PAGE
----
Metro purchases Stafford land
25 acres are protected on both sides of Pecan Creek
A 25-acre purchase in the Stafford Basin is the first to make good on a Metro promise to protect land within the Stafford area through a voter-approved bond measure.
Metro, which oversees land use planning in the tri-county area, announced the $1.8 million purchase last week. Officials at the agency say the acquisition builds on a regional vision to protect the wildlife corridor along Pecan Creek between Luscher Farm and the Tualatin River.
The newly acquired property includes about 2,000 feet of frontage along both sides of Pecan Creek and a portion of a small tributary creek.
Located south of Childs Road, just outside of Lake Oswego, the land was acquired with funds from Metro's voter-approved natural areas bond measure, sanctioned by voters in November 2006. The bond measure generated $227.4 million for Metro to buy open space, offer grants for natural projects in urban neighborhoods and fund capital projects on land already set aside for parks.
Approximately $170 million of the money from the bond measure was earmarked for land purchases like the recent Stafford acquisition. Metro's aim was to acquire 3,500 to 4,500 acres of land for protection with the money.
Wilson Creek, Tryon Creek, the Tualatin River and the Willamette Greenway - including the Willamette Narrows - were all considered target areas at the time of the bond measure's passage.
The areas were developed as targets by a committee of businesspeople, citizens and environmentalists using input from 40 public and private scientists in 2005.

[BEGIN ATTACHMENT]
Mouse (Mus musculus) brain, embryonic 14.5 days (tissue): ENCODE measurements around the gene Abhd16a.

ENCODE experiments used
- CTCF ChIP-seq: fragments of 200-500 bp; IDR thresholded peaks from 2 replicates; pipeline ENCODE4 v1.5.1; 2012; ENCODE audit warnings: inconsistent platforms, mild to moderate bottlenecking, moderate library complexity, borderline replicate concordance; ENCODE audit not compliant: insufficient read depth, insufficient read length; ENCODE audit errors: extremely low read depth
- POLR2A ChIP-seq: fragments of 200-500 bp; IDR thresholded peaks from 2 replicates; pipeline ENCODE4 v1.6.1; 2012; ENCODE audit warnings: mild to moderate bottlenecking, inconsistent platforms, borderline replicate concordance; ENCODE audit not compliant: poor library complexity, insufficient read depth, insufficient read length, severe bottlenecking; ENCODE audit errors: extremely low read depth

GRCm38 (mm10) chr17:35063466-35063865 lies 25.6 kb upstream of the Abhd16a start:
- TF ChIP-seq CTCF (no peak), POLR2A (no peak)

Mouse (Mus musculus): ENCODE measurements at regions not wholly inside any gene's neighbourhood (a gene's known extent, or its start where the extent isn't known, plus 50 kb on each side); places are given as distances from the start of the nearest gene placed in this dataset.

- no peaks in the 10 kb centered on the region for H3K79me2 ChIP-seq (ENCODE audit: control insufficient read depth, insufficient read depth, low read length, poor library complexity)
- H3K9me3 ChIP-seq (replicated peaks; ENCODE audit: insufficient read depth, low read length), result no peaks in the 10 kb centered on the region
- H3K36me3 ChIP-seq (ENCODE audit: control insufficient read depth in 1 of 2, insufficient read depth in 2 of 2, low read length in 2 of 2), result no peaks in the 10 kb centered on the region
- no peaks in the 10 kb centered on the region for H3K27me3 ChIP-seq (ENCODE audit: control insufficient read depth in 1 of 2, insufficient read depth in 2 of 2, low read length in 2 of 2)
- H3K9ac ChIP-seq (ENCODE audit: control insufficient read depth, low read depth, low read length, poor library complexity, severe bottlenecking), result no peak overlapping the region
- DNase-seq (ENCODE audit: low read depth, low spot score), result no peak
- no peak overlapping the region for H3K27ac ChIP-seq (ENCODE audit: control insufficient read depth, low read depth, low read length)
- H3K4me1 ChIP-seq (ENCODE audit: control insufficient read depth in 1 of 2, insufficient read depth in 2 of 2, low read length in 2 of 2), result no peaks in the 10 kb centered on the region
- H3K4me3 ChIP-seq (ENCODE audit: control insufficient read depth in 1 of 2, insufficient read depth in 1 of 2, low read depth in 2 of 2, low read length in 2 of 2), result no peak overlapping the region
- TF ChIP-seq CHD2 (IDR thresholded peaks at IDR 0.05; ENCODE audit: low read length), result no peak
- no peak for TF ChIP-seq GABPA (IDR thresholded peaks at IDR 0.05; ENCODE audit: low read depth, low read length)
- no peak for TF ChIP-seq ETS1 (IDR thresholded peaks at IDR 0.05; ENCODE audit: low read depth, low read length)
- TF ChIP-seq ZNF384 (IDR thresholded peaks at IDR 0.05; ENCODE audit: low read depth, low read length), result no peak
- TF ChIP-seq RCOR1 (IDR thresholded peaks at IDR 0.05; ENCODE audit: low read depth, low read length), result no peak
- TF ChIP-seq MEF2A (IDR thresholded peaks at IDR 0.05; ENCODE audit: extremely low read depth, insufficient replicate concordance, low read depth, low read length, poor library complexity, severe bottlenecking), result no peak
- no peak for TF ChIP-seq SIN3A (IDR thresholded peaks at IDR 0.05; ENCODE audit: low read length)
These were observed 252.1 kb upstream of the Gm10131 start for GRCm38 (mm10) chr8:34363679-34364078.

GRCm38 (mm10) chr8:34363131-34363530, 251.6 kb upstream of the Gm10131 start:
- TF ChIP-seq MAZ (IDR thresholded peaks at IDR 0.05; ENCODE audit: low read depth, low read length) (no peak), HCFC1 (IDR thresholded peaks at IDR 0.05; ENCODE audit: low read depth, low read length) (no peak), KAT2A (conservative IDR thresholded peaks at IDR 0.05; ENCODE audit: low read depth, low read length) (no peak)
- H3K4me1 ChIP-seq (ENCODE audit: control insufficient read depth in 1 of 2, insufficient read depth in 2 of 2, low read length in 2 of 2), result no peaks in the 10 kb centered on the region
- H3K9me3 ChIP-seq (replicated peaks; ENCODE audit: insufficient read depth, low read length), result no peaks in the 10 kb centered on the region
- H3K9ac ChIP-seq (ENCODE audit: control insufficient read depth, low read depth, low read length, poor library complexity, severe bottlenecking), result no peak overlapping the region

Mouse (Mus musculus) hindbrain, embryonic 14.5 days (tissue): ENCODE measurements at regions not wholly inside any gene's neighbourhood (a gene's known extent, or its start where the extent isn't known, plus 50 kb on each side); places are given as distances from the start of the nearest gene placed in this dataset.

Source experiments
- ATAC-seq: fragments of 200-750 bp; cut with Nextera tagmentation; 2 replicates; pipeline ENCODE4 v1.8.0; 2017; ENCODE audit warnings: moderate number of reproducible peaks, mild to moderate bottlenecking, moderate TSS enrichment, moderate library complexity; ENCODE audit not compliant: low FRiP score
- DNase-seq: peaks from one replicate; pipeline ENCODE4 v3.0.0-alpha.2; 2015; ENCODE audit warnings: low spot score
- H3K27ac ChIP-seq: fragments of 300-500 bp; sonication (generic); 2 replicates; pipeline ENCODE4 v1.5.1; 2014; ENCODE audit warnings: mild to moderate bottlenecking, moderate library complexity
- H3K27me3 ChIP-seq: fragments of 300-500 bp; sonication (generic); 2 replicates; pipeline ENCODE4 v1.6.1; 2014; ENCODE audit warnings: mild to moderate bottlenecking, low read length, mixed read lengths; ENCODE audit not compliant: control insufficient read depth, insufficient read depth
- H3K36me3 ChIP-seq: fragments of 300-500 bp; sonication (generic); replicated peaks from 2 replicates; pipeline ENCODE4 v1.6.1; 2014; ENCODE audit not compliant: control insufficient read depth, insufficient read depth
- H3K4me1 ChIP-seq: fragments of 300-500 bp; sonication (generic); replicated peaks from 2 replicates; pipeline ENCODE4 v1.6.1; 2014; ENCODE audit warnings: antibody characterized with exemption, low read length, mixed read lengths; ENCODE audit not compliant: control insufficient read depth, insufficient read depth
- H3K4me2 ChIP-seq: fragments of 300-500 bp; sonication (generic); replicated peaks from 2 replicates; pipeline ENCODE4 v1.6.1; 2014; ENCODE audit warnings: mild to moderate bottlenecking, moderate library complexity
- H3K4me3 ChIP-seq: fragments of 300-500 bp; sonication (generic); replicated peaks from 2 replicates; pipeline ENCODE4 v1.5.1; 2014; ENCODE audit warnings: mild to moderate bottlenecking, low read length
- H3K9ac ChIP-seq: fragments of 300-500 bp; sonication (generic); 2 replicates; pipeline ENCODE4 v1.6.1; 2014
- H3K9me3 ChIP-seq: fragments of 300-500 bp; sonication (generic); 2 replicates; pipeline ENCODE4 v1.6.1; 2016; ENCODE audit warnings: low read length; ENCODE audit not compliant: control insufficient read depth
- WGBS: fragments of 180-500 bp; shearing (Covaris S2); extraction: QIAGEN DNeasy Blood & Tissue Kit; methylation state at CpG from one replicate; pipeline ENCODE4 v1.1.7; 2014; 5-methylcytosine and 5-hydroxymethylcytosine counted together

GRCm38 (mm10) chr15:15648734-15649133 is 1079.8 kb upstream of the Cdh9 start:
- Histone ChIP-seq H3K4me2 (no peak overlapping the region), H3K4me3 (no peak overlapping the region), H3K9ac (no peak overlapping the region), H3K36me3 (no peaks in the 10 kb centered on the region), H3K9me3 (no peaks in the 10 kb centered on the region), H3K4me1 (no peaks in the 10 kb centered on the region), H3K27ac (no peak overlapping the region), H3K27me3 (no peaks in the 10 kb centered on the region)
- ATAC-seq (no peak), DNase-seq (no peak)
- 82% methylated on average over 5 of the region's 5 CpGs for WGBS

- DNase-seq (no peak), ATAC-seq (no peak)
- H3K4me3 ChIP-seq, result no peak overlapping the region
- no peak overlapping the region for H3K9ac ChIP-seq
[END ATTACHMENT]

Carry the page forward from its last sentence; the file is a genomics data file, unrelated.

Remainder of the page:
Pecan Creek feeds into the Tualatin River. Metro's acquisition of the creekside land is aimed at protecting water quality in the Tualatin Basin and also promises future public access opportunities for a developing trail system in the Stafford area.
The Three Rivers Land Conservancy and the city of Lake Oswego have been working toward acquiring land to preserve the nature of the Stafford Basin for about 10 years.
To date, about 200 acres have been preserved as natural areas including Luscher Farm and Sunny Slope. With the amount of protected lands growing, the local community developed a Stafford Basin Path and Trail Plan in 2001.
The plan identifies approximately 15 miles of new trails connecting protected wildlife areas and parks in Lake Oswego, Tualatin and West Linn.
The property is located in the Stafford Basin, a triangular-shaped area located south of Lake Oswego, west of West Linn and east of Tualatin.
Douglas fir, big-leaf maple, and cedar trees are found throughout the property along with a scattering of native understory plants. Although many of the trees visible along the Stafford Road property boundary are covered with English ivy, the area along Pecan Creek is still in good condition and provides the creek with significant water quality benefits.
Metro's natural area restoration experts will remove the ivy and other non-native species that have gotten a foothold and bring the struggling native plants back to health.
The Stafford Basin is one of 27 target areas identified for protection in Metro's 2006 Natural Areas bond measure.